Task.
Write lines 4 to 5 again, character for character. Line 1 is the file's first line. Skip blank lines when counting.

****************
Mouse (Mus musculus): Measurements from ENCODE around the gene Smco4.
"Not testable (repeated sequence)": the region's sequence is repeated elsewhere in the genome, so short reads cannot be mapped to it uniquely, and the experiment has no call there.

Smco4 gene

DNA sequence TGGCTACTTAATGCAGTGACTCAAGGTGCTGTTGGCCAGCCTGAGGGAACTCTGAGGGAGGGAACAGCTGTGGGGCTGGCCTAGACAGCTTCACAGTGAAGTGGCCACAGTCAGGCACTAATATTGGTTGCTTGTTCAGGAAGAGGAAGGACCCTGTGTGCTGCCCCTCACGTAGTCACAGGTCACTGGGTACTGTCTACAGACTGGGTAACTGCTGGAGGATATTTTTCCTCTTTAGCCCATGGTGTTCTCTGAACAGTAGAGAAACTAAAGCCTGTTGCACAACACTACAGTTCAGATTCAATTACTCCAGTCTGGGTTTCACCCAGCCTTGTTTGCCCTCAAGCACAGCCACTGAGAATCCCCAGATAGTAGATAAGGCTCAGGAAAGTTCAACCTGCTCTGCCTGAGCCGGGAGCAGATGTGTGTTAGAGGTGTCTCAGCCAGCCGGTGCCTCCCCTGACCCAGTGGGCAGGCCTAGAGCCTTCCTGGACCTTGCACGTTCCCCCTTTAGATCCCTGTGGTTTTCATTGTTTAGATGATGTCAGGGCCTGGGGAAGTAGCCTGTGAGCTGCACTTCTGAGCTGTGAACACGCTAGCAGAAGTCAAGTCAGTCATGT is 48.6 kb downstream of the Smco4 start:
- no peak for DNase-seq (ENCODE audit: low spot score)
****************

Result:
DNA sequence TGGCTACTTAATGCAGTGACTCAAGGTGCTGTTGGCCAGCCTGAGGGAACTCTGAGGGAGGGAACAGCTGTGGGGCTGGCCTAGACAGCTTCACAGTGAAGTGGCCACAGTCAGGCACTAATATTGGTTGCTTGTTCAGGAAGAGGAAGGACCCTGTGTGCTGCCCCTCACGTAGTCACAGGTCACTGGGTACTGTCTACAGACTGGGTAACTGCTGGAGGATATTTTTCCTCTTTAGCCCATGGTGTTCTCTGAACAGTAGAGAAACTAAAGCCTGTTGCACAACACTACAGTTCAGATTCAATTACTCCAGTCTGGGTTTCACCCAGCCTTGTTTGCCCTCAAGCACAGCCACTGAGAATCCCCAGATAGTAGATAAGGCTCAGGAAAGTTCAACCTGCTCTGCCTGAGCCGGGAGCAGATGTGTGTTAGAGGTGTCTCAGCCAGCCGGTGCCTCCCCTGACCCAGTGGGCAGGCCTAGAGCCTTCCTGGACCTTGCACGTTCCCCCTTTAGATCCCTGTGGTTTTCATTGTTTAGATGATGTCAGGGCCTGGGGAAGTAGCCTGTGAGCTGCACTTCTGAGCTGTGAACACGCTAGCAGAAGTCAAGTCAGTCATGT is 48.6 kb downstream of the Smco4 start:
- no peak for DNase-seq (ENCODE audit: low spot score)